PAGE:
UC scientist wins $100,000 to study Staph infection-causing bacteria

21 November 2018

A University of Canterbury researcher has been awarded $100,000 to study Staph infection-causing bacteria, in a study that could save lives around the world.

  • Johnston_NWS_block

    UC Biochemistry Lecturer Dr Jodie Johnston has won funding from the Canterbury Medical Research Foundation to pursue her goal of understanding how vitamin K2 (menaquinone) affects the ability of bacteria to form biofilms.

A University of Canterbury researcher has been awarded $100,000 to study Staph infection-causing bacteria, in a study that could save lives around the world.

Biochemistry Lecturer Dr Jodie Johnston, from UC’s College of Science and Biomolecular Interaction Centre, has won funding from the Canterbury Medical Research Foundation to pursue her goal of understanding how vitamin K2 (also called menaquinone) affects the ability of bacteria to form biofilms.

Dr Johnston will study biofilm formation in the bacterium Staphylococcus aureus. S. aureus causes a range of infections from common skin infections like boils, school sores and cellulitis, to infections associated with surgical implants like hip replacements, heart, bone and blood infections, toxic shock syndrome and pneumonia. These infections are often recurrent and increasing numbers are caused by strains like methicillin-resistant S. aureus (MRSA).

In 2017, the World Health Organisation published its first ever list of antibiotic-resistant “priority pathogens”. S. aureus is listed as one of the 12 families of bacteria that pose the greatest threat to human health. New Zealand has among the highest reported incidence of infections with the bacterium.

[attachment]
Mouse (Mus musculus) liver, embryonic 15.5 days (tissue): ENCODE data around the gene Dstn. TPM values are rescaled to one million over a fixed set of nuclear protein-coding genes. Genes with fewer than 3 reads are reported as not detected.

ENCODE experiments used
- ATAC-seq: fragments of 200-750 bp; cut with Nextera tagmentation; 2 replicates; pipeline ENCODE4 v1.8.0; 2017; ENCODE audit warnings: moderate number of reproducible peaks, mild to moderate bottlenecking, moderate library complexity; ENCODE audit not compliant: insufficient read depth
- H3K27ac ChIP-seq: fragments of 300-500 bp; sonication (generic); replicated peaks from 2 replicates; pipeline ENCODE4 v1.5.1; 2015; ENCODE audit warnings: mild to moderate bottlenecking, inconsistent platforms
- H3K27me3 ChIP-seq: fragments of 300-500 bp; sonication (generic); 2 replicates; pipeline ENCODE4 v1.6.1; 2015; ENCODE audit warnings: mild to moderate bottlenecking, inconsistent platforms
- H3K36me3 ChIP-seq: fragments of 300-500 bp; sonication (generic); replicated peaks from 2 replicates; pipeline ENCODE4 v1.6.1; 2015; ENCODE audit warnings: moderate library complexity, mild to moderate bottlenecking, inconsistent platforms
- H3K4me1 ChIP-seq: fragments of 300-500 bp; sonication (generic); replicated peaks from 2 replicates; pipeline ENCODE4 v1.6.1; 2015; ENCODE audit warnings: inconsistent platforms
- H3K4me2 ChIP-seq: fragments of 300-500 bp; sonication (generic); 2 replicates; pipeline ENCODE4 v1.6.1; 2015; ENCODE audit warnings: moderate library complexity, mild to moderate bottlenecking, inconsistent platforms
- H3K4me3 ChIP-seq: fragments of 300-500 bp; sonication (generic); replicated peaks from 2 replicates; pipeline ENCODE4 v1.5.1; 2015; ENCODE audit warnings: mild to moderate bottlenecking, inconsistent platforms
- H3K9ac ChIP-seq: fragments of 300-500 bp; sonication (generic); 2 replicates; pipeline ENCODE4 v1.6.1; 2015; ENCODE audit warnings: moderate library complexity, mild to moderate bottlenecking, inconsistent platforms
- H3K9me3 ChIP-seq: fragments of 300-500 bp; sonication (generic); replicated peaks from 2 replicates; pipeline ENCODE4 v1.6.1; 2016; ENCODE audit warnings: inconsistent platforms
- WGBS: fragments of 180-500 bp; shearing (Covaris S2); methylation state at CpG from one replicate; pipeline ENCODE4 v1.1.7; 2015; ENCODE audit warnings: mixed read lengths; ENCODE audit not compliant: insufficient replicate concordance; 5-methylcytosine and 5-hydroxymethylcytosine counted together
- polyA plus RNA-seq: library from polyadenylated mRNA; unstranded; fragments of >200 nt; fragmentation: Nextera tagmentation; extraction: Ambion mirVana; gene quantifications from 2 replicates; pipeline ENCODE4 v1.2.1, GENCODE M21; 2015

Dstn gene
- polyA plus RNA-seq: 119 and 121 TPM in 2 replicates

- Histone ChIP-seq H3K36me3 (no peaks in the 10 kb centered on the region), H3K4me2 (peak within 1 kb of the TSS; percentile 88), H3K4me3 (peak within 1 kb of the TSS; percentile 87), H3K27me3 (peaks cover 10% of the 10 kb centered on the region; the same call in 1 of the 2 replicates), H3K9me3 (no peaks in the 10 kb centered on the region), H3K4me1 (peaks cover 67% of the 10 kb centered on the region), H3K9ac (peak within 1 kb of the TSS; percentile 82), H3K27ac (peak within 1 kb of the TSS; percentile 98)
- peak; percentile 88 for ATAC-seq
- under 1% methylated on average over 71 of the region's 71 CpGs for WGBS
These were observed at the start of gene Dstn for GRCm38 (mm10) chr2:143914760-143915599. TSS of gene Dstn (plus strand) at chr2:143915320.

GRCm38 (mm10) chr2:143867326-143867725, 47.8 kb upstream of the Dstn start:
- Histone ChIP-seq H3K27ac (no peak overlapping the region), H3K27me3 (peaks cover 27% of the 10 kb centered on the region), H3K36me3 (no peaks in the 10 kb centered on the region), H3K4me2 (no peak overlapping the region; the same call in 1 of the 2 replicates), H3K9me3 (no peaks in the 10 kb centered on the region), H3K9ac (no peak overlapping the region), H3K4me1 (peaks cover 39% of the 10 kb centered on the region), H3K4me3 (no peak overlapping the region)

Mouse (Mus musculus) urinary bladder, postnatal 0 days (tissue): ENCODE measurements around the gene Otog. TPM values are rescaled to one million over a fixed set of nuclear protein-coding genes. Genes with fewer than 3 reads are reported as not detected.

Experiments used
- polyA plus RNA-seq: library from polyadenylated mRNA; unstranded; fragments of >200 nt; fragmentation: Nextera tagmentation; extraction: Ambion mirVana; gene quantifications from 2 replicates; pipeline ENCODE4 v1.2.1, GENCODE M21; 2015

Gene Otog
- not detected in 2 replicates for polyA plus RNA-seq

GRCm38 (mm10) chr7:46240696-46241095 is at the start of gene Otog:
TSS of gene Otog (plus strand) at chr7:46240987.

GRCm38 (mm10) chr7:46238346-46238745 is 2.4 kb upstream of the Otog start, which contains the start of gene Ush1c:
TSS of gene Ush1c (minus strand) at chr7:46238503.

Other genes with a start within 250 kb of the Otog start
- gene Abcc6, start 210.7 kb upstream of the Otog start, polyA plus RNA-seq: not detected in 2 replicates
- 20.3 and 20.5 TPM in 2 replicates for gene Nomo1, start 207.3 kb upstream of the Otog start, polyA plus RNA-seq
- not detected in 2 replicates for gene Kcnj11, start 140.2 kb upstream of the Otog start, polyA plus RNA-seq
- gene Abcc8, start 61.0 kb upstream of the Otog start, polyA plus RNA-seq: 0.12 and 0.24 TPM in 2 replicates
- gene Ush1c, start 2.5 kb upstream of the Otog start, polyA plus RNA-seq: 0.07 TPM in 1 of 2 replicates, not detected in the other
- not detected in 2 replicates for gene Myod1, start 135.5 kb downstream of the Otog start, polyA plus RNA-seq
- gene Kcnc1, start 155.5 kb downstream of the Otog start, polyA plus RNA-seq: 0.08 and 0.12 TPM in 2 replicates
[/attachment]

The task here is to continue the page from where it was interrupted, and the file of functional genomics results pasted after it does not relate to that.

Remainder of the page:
The ability of S. aureus to persist in the human body is helped by its ability to make biofilms, where individual bacteria adhere together on a surface. They have the ability to sense environmental cues and interpret these as signals to cluster. One signal is given by the small molecule menaquinone.

Dr Johnston’s research group have long-standing expertise in understanding the enzymes in bacteria that are used to make menaquinone.

“I’ll be working with molecules that inhibit these enzymes, meaning the bacteria cannot make menaquinone,” Dr Johnston says.

“These molecules have been made by collaborators of mine at the Maurice Wilkins Centre for Molecular Biodiscovery. We want to see if we can use this approach to disrupt or prevent biofilm formation.

“Hopefully this work can ultimately lead to developing drugs to better target and treat S. aureus infection.”

Dr Johnston is an academic researcher in the School of Physical and Chemical Sciences and Biomolecular Interaction Centre. She is a highly experienced structural biologist and protein biochemist with a long history working with menaquinone synthesis in the bacterium that causes tuberculosis (Mycobaterium tuberculosis). This project involves a collaboration with Dr Monica Gerth of Victoria University of Wellington, who is an expert in studying biofilm formation. They will begin this project in late-2018.

For further information please contact:

Margaret Agnew, Senior External Relations Advisor, University of Canterbury
Phone: +64 3 369 3631 | Mobile: +64 275 030 168margaret.agnew@canterbury.ac.nz
Tweet UC @UCNZ and follow UC on Facebook

Jennifer Crowther

UC researcher develops predictive test for pre-eclampsia

A University of Canterbury biochemist is creating a way to diagnose the life-threatening condition pre-eclampsia with the potential to save the lives ...

Jodie Johnston in lab

UC scientist wins $100,000 to study Staph infection-causing bacteria

A University of Canterbury researcher has been awarded $100,000 to study Staph infection-causing bacteria, in a study that could save lives around the ...